The 2012 peanut production season was literally one for the record books, with growers throughout the U.S. making record-high yields and production. Having accomplished such a feat, many in the industry are asking, “What’s next?” For the answer to this question, it’s important to take a look at what is in the peanut research pipeline – those problems, issues and initiatives currently being addressed that will lead to even more efficient and profitable peanut production. The “Pipelines to Peanut Profitability” series takes an in-depth look at these areas of research, what they could mean to growers, and when producers can expect to see practical, on-farm applications of this research.
A lot of things have changed in U.S. peanut production in the last 50 years or so, but the grading system isn’t one of them.
The last significant change to the peanut grading system was made in 1957, when the typical harvest season was not as compressed as it is today. There are times when the current grading system cannot keep up with the rush of samples. Also, the process is even more cumbersome in drought years, when more hand shelling is required.
But an alternative system could be on the horizon, one that uses X-ray technology to grade peanut samples.
“We’ve been running the X-ray research project for four years now, and we’ve gotten it to a point to where it’s seems to be quite accurate on the grading factors that we’re interested in measuring,” says Marshall Lamb, research leader for the National Peanut Research Laboratory in Dawson, Ga.
The current grading system is very labor intensive, says Lamb. Each load of peanuts delivered is evaluated for quality, which will includes ratio of hulls against sound mature kernels, moisture level, foreign material and damage. The most commonly used grading system today includes as many as 16 probes being made with a pneumatic device to take samples from a trailer, wagon or other conveyance. The sample then requires three to six people operating six separate machines to determine the overall grade, and it can take anywhere from 10 to 15 minutes to complete that sample.
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The peanut grading process is regulated and managed by the USDA-Agricultural Marketing Service and subcontracted out to various Federal State Inspection Services, or FSIS, in peanut-producing states.
In addition to the labor and time required, the testing process can damage the samples, so farmers receive only a small fraction of their best price for the sampled peanuts.
“We need a technology such as the X-ray because sometimes it’s hard to get available temporary labor to work in the shelling plants. The X-ray technology can reduce the labor requirements that the Federal State Inspection Service requires during this time of the season, says Lamb.
X-Rayconcept same as in medical field
It’s basically the same concept of an X-ray as that used to diagnose a broken bone, he explains.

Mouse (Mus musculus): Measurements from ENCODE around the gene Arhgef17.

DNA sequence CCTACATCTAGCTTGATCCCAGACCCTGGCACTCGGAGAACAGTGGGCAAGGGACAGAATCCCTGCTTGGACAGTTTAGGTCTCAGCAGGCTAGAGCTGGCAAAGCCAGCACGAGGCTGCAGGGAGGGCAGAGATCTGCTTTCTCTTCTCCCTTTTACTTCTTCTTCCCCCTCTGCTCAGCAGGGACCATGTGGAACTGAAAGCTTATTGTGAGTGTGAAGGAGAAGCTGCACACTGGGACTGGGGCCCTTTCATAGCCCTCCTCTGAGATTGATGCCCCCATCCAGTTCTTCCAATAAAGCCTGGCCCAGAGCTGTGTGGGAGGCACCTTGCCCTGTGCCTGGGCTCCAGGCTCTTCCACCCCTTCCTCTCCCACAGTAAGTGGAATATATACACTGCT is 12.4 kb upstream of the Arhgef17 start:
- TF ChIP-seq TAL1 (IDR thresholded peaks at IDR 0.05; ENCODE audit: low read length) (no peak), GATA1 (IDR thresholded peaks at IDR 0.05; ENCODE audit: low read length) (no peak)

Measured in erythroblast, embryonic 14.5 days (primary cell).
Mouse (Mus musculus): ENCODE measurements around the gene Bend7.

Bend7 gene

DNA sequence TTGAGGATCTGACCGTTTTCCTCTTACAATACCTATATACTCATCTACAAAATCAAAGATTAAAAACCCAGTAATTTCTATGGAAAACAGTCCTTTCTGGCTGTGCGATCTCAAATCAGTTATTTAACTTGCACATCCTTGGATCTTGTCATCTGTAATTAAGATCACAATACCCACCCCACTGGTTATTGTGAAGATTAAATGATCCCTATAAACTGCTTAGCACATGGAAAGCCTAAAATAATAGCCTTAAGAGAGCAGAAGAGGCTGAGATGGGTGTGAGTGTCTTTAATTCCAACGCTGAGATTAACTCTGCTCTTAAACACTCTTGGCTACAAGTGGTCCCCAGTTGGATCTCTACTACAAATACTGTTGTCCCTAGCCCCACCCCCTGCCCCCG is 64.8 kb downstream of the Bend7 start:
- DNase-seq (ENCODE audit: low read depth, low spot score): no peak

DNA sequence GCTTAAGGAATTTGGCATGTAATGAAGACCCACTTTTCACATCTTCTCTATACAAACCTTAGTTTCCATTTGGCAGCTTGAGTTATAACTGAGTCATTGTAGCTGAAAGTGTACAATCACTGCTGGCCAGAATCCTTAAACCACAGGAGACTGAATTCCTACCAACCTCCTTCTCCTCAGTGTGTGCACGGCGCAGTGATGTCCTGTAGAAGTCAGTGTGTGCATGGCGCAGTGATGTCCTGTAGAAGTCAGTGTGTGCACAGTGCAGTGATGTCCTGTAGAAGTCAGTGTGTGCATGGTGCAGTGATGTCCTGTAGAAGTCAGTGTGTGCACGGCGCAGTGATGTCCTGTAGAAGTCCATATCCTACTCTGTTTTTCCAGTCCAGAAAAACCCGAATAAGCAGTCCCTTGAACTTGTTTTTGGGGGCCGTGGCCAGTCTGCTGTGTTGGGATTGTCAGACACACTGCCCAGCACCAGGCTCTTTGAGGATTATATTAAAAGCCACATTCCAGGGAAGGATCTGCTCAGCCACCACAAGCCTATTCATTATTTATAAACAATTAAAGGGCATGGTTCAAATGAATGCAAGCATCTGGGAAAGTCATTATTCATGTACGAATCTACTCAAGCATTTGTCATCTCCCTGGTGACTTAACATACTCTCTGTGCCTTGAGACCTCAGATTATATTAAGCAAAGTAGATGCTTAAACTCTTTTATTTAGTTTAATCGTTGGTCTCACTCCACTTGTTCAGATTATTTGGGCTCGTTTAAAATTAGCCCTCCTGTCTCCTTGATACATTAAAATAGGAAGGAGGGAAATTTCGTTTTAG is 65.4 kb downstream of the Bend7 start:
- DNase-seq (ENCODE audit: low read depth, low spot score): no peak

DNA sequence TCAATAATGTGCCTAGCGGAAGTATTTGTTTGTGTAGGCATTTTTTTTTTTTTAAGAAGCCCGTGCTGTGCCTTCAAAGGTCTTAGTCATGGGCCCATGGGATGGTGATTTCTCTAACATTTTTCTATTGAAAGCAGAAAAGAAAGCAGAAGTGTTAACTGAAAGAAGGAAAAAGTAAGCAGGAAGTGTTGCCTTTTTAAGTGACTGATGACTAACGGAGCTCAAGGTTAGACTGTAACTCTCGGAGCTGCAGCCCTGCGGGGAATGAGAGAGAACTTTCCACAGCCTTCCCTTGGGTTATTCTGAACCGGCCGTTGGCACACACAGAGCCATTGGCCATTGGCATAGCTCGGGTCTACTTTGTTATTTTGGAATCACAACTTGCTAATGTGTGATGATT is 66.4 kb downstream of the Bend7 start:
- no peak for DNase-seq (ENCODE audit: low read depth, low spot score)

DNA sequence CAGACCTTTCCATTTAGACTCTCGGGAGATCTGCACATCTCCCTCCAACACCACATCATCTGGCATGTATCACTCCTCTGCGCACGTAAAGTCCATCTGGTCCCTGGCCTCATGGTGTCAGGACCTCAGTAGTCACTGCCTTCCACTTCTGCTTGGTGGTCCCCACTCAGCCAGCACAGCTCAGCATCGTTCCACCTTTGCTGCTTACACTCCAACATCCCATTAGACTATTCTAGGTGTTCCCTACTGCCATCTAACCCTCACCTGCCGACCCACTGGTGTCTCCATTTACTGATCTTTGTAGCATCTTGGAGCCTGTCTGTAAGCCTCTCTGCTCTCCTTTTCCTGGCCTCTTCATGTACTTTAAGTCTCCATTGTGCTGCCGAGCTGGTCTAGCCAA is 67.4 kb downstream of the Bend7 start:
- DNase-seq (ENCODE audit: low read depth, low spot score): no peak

“It will measure different levels of gray scale to determine density. It also can quantify the size of a kernel inside a hull. And based on that size, and the gray scale or density, it will actually calculate the weight of the kernel, and then relative to the weight of the hull which is the grade – the grade is the percent of meat to hull,” he says.
The newer process, when approved by the USDA, will take less than five minutes per load of peanuts and will require only one person to operate the equipment. By the evaluation of up to 256 possible shades of gray resulting from the tests, it can be determined whether an image is a hull, a rock or a peanut, and with no damage to the sample.
The x-ray machine can accurately determine the amount of foreign material, loose-shelled kernels, hulls, sound mature kernels and sound splits. The X-ray machine has proven much faster in determining these grades than the current method.
“For the peanut industry, it definitely would reduce the amount of time it takes to grade a sample, and it will cut down on the amount of labor it takes to grade a sample. The cost savings would be based upon the amount of peanuts that you’re buying at a particular buying point. I don’t think it would prove real efficient for small buying points, but medium to large buying points would benefit from it,” he says.
Lamb emphasizes that the Federal State Inspection Service does an excellent job of grading peanuts under the current system.
“I don’t think it would so much increase the accuracy of the current grading system because the Federal State Inspection Service does a great job under the current system. It was never designed to improve accuracy, but more to improve the efficiency of the process.”
There’s still more work to do, cautions Lamb, before the x-ray system can be used routinely at shelling plants.
“We’re hoping to continue its use on a trial basis, as we have in recent years. But instead of traveling from buying point to buying point, we hope to place some of the machines at designated buying points. But we’ve been pleased with the results of our trials thus far.”
One potential drawback, says Lamb, is that the X-ray system as is will not score damage or A. flavus (aflatoxin), but researchers are exploring possible remedies for that problem. Aflatoxins are a group of potent toxins that can spring from a certain mold and are sometimes found on peanuts and cereal grains when stored under warm, damp conditions.
“I feel fairly confident about the direction of the research, but we’ve still got a little ways to go on it,” he says.
The cost of the system could be as much as $70,000, and it’s not clear at this point who would bear this expense. To accommodate smaller buying points, any federal legislation that permits using the machine to grade peanuts also will likely allow buying points to choose to continue hand grading.
Other articles in the series: